The concept of stirring the ashes gives energy and life to those hiding from responsibility when their contribution to our fire is needed most. Stirring the ashes lights those up that may feel neglected as well as those that wish to be. It is a symbol for inclusion and participation. Yet as much sense as the image makes in this application, it is not widely held or shared.
I am extremely fortunate to have people around me that continue to share and explain these things. And because of these special relationships, my responsibility becomes to continue the conversations offered to me and to encourage this very concept of inclusion and participation above all else.
It is through these conversations that like-minded people gather and those that are compelled to action can genuinely know that their actions are either supported or condemned. We need not fear or ignore the darkened embers. We need to stir the ashes to find the latent sparks among us. There is no real consensus on any issue if the light of so many is left buried in the ash.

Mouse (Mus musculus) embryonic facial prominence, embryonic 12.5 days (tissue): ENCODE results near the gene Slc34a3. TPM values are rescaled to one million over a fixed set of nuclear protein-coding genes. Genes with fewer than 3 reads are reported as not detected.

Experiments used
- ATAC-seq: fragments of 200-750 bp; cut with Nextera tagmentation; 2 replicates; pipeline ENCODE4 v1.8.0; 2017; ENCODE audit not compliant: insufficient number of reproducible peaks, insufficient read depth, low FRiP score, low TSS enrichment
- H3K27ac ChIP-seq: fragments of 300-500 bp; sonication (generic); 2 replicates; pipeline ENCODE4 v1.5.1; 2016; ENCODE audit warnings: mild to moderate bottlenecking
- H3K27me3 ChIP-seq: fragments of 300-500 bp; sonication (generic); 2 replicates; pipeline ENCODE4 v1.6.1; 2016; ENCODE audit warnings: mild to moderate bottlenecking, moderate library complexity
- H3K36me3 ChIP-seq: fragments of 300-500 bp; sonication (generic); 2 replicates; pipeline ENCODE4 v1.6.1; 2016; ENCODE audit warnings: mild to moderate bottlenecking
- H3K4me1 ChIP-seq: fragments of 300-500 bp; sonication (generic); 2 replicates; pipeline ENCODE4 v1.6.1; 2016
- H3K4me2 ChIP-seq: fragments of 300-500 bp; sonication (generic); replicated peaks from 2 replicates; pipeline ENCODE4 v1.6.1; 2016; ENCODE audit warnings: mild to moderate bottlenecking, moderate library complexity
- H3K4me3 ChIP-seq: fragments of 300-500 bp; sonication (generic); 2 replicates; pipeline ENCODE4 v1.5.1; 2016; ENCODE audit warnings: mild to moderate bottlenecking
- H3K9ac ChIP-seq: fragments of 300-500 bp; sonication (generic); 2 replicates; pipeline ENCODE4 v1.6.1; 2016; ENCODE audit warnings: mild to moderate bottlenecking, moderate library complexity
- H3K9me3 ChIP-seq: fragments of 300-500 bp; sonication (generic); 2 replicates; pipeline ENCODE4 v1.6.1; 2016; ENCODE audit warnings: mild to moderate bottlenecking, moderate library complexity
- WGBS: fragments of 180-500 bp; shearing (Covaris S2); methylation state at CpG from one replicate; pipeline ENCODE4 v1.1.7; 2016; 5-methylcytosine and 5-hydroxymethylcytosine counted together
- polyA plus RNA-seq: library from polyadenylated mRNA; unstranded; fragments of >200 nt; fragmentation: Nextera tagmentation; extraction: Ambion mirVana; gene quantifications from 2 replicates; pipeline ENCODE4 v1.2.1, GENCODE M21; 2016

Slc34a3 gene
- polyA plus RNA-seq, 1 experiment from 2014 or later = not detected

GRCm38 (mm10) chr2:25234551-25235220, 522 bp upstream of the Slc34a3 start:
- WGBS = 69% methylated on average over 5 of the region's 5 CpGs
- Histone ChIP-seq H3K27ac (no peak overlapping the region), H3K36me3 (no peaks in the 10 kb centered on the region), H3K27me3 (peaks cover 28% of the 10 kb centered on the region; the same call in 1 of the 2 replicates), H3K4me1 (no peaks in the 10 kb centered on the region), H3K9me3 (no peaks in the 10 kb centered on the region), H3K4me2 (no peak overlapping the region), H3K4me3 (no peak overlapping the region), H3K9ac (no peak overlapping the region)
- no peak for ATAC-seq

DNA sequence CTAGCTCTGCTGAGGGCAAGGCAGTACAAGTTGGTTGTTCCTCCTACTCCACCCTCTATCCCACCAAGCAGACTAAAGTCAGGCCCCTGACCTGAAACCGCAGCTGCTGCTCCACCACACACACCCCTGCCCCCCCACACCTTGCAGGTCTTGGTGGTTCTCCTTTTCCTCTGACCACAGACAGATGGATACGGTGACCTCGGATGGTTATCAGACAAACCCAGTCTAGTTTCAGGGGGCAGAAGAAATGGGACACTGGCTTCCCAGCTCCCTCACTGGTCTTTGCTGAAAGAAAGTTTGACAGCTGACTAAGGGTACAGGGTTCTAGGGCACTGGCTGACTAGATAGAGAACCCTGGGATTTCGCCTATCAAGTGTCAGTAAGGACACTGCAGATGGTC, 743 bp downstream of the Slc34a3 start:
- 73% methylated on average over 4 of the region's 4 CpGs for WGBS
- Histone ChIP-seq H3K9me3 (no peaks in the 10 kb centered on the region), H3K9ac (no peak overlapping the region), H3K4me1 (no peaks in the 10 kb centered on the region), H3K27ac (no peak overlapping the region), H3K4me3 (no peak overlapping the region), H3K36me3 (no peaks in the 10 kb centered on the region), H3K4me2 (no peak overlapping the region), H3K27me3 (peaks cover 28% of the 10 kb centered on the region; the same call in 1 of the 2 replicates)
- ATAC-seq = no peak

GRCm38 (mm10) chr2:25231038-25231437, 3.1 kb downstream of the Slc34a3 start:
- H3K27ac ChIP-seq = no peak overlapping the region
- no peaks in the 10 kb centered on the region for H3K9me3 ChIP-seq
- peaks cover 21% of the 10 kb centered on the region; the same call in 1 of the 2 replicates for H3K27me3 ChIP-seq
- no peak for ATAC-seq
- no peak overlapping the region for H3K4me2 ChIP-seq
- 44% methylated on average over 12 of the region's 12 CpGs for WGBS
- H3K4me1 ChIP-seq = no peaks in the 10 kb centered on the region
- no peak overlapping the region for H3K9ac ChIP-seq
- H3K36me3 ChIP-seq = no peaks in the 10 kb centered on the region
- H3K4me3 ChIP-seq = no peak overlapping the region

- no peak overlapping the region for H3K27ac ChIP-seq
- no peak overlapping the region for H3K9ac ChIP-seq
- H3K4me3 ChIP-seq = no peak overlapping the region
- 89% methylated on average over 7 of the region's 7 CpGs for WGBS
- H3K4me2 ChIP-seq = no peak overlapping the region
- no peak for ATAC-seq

In the same way that we remove the dust with a seagull wing from the knowledge passed down from those that came before us, we stir the ashes of our fire to remove this dust from the knowledge quietly held right beside us.
For those of us strong in their — and our — convictions, we should welcome those voices rarely heard. And if they challenge us, then such a challenge should be seen as an opportunity to teach those who have not as yet been engaged or to learn from those waiting to become engaged.
A bed of hot coals is a strong foundation for a fire just waiting to flare. And that sea of glowing embers is far more powerful than any single match, torch or beacon.